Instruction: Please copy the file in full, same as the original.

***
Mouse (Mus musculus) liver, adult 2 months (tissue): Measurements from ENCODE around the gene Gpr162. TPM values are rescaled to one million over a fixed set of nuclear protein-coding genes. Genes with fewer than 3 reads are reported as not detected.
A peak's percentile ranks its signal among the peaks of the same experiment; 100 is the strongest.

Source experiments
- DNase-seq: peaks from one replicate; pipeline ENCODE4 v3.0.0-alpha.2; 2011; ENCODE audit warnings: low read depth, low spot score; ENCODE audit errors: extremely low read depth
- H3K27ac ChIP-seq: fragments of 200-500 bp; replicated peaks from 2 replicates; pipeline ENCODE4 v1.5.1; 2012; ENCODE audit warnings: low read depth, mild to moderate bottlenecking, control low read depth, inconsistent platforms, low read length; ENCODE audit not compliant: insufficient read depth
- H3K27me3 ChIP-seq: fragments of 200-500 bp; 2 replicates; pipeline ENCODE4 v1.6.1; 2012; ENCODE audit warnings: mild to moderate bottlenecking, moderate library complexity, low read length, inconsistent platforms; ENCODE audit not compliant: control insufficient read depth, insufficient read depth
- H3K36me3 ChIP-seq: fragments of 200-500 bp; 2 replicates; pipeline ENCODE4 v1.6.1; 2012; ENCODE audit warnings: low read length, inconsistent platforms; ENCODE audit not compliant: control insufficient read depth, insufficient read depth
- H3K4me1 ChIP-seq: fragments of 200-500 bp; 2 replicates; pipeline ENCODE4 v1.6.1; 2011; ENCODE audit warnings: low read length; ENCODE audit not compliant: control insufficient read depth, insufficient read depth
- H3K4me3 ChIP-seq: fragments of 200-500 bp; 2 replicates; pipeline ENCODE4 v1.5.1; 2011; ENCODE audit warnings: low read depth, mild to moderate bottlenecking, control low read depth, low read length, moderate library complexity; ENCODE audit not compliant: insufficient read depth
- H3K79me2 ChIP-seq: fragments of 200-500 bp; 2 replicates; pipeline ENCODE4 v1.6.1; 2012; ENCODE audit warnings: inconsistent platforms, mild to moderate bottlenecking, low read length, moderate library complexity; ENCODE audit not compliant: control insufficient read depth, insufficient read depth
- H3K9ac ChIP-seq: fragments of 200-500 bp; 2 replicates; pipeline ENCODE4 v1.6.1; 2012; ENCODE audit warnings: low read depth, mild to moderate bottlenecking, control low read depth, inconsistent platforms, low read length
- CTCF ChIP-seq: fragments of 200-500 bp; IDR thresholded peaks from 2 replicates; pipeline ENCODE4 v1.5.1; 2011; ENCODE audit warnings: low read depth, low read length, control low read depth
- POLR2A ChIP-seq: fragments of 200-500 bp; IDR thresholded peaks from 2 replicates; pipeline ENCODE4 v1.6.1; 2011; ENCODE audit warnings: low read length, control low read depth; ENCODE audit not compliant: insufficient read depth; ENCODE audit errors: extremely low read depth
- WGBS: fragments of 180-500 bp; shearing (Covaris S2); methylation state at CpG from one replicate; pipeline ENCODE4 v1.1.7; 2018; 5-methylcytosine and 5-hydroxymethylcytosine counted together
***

Mouse (Mus musculus) liver, adult 2 months (tissue): Measurements from ENCODE around the gene Gpr162. TPM values are rescaled to one million over a fixed set of nuclear protein-coding genes. Genes with fewer than 3 reads are reported as not detected.
A peak's percentile ranks its signal among the peaks of the same experiment; 100 is the strongest.

Source experiments
- DNase-seq: peaks from one replicate; pipeline ENCODE4 v3.0.0-alpha.2; 2011; ENCODE audit warnings: low read depth, low spot score; ENCODE audit errors: extremely low read depth
- H3K27ac ChIP-seq: fragments of 200-500 bp; replicated peaks from 2 replicates; pipeline ENCODE4 v1.5.1; 2012; ENCODE audit warnings: low read depth, mild to moderate bottlenecking, control low read depth, inconsistent platforms, low read length; ENCODE audit not compliant: insufficient read depth
- H3K27me3 ChIP-seq: fragments of 200-500 bp; 2 replicates; pipeline ENCODE4 v1.6.1; 2012; ENCODE audit warnings: mild to moderate bottlenecking, moderate library complexity, low read length, inconsistent platforms; ENCODE audit not compliant: control insufficient read depth, insufficient read depth
- H3K36me3 ChIP-seq: fragments of 200-500 bp; 2 replicates; pipeline ENCODE4 v1.6.1; 2012; ENCODE audit warnings: low read length, inconsistent platforms; ENCODE audit not compliant: control insufficient read depth, insufficient read depth
- H3K4me1 ChIP-seq: fragments of 200-500 bp; 2 replicates; pipeline ENCODE4 v1.6.1; 2011; ENCODE audit warnings: low read length; ENCODE audit not compliant: control insufficient read depth, insufficient read depth
- H3K4me3 ChIP-seq: fragments of 200-500 bp; 2 replicates; pipeline ENCODE4 v1.5.1; 2011; ENCODE audit warnings: low read depth, mild to moderate bottlenecking, control low read depth, low read length, moderate library complexity; ENCODE audit not compliant: insufficient read depth
- H3K79me2 ChIP-seq: fragments of 200-500 bp; 2 replicates; pipeline ENCODE4 v1.6.1; 2012; ENCODE audit warnings: inconsistent platforms, mild to moderate bottlenecking, low read length, moderate library complexity; ENCODE audit not compliant: control insufficient read depth, insufficient read depth
- H3K9ac ChIP-seq: fragments of 200-500 bp; 2 replicates; pipeline ENCODE4 v1.6.1; 2012; ENCODE audit warnings: low read depth, mild to moderate bottlenecking, control low read depth, inconsistent platforms, low read length
- CTCF ChIP-seq: fragments of 200-500 bp; IDR thresholded peaks from 2 replicates; pipeline ENCODE4 v1.5.1; 2011; ENCODE audit warnings: low read depth, low read length, control low read depth
- POLR2A ChIP-seq: fragments of 200-500 bp; IDR thresholded peaks from 2 replicates; pipeline ENCODE4 v1.6.1; 2011; ENCODE audit warnings: low read length, control low read depth; ENCODE audit not compliant: insufficient read depth; ENCODE audit errors: extremely low read depth
- WGBS: fragments of 180-500 bp; shearing (Covaris S2); methylation state at CpG from one replicate; pipeline ENCODE4 v1.1.7; 2018; 5-methylcytosine and 5-hydroxymethylcytosine counted together